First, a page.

- Miss Major Griffin- Gracy
Another activist born out of the Stonewall riot of 1969, Miss Major has been fighting for the marginalized communities for over 40 years now. She is credited to have sparked the Modern Trans Movement. Throughout the 1970s, she spent several days in prison, and it was this direct contact with the white supremacist, heteronormative institutions that led her to fight for Black liberation, and gay and transgender rights. At 77, Miss Major is still going strong and continues to fight for the movement as vigorously as always. She is currently heading the House of GG project, which is basically a safe haven and a place of rehabilitation for the transgender community in New York. century.
- Audre Lorde
This African- American civil rights activist, feminist, gay rights activist and writer spent her whole life fighting against sexism, racism, and homophobia, and addressing their injustices. Despite being classified as fully blind, Audre completed her master’s degree from Columbia University after which she taught at Lehman College, Hunter College and also at John Jay College of Criminal Justice. She participated actively in the gay culture of Greenwich Village. She began writing poetry at the age of 12, being inspired by the works of John Keats, Helena Margaret and Edna St. Vincent Millay. Her poetry and writings created spaces where important conversations regarding the civil rights movement and the gay rights movement became possible. She gave the clarion call, “Your silence will not protect you,” that continues to motivate millions of souls across the world to stand up against injustice and fight for what they believe in.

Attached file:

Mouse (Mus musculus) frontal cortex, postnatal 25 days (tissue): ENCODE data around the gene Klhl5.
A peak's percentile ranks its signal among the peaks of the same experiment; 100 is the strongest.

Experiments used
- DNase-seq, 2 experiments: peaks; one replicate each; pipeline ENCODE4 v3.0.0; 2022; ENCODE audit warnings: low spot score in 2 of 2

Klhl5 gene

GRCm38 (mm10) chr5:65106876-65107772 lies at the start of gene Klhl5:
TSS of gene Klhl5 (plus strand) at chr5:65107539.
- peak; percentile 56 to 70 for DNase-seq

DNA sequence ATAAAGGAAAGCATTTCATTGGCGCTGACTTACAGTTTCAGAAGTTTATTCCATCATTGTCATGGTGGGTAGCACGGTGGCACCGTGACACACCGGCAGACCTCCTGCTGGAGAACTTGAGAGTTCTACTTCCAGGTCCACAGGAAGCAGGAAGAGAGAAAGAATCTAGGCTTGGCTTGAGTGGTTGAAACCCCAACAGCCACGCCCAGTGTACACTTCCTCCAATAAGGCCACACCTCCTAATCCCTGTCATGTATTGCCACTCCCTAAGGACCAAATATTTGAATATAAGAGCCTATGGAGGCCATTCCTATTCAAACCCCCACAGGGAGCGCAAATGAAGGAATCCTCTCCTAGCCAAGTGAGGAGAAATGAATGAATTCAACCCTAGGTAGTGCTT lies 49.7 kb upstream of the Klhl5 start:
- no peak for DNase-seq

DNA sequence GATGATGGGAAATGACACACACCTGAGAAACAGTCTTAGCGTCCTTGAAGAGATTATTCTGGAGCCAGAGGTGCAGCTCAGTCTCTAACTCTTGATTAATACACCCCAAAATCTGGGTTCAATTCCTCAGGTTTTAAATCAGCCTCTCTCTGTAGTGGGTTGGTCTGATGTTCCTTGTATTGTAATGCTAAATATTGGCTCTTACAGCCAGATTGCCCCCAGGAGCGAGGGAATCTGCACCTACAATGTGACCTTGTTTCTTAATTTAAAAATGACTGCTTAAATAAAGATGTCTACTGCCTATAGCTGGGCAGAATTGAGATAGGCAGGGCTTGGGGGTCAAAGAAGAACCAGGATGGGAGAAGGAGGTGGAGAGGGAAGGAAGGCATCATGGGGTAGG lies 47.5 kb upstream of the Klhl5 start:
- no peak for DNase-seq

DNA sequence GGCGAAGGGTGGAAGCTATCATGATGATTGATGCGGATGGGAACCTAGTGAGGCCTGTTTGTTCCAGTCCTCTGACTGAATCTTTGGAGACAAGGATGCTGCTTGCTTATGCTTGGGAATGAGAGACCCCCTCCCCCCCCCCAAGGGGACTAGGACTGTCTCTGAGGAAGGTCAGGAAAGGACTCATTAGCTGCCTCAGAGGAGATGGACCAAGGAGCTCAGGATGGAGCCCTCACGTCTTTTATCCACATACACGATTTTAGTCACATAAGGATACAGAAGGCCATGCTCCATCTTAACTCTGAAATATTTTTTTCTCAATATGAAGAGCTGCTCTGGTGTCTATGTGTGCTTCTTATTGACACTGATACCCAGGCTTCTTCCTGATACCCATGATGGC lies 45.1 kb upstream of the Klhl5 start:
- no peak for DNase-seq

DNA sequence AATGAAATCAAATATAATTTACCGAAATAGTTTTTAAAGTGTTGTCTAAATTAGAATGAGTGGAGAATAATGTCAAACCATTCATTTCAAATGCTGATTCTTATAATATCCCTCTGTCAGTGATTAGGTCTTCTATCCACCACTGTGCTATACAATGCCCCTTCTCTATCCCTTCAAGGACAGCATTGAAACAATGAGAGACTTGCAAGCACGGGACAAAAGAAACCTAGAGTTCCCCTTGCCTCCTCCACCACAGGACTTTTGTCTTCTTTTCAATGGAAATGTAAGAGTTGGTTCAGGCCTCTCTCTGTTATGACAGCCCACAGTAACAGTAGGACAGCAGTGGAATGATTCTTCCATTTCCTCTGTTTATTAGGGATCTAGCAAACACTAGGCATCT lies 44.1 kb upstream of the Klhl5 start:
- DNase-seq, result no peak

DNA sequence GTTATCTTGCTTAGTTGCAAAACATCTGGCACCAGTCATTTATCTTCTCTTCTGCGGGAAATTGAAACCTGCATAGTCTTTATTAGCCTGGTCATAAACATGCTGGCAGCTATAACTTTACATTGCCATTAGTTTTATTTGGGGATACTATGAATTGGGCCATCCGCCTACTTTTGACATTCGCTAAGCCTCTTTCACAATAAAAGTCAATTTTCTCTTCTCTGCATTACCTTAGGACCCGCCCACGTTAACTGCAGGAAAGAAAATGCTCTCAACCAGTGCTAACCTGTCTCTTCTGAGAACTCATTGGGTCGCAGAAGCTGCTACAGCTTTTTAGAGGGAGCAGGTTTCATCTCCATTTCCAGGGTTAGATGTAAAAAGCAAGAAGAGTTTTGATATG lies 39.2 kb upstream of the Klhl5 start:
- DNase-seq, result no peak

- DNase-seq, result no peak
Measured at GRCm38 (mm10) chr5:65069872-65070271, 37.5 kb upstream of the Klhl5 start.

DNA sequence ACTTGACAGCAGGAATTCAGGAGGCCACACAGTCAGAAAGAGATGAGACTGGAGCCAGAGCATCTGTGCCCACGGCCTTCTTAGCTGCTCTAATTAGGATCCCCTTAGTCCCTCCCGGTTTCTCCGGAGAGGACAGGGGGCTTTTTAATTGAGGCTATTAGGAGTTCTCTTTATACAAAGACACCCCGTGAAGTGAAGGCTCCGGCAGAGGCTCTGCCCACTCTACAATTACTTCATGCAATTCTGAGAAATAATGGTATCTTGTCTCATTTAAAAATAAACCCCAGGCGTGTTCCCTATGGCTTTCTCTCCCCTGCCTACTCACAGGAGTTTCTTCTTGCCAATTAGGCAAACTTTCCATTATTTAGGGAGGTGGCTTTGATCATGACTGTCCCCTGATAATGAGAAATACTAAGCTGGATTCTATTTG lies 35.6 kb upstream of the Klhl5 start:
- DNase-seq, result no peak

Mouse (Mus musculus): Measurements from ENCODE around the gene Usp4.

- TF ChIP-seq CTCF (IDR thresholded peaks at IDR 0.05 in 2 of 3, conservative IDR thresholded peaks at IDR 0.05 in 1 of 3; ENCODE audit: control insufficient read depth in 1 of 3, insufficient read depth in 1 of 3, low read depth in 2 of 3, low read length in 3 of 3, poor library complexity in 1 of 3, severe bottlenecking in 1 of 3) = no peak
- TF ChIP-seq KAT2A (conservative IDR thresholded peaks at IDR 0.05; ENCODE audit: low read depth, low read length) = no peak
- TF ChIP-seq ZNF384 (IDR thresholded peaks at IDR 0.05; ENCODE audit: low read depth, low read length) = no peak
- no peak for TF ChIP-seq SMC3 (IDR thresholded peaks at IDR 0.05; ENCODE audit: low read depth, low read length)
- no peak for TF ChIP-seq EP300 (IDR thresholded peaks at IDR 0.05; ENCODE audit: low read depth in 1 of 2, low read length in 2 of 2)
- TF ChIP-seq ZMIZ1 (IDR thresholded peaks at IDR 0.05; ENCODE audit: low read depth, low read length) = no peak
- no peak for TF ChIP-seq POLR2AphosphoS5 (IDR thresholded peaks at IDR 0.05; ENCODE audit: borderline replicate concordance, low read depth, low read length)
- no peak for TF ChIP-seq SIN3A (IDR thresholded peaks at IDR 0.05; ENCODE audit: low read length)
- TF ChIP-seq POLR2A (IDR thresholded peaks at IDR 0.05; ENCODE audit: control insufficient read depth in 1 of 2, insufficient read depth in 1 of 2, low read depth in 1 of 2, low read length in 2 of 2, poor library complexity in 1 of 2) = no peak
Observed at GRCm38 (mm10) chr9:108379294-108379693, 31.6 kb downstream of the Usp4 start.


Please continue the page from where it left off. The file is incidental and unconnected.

- Harvey Milk
He was the first openly gay person in America who got elected to public office, winning a seat on the San Francisco City Council Board in 1977. He used this position to become a voice and leader of the emerging gay rights movement in America that was fast gaining momentum. Very soon, Milk became an important leader of the movement in San Francisco and advocated equal rights for gay and lesbian individuals. His success and sexual orientation were viewed with malice and prejudice by several homophobic public office holders of the time, and Milk was assassinated a year later in 1978 by Supervisor Dan White who shot Milk in City Hall with a loaded .38 revolver.
Most of us are largely unaware about the several individuals who sacrificed their whole lives for the LGBTQ+ movement and for securing the rights of the members of the community. It is important that we remember these LGBT rights activists and their contributions. Let us not forget that some of the torchbearers of this movement are people of color, people living in abject poverty and people who were severely oppressed themselves throughout their lives. Let us ensure that these heroes are not erased from the pages of history.
Suggested read: #Pride Month: A Love Letter To The LGBTQ Community
Note: For greater inclusion within the community, the LGBT community presently recognizes itself as the LGBTQ+ community.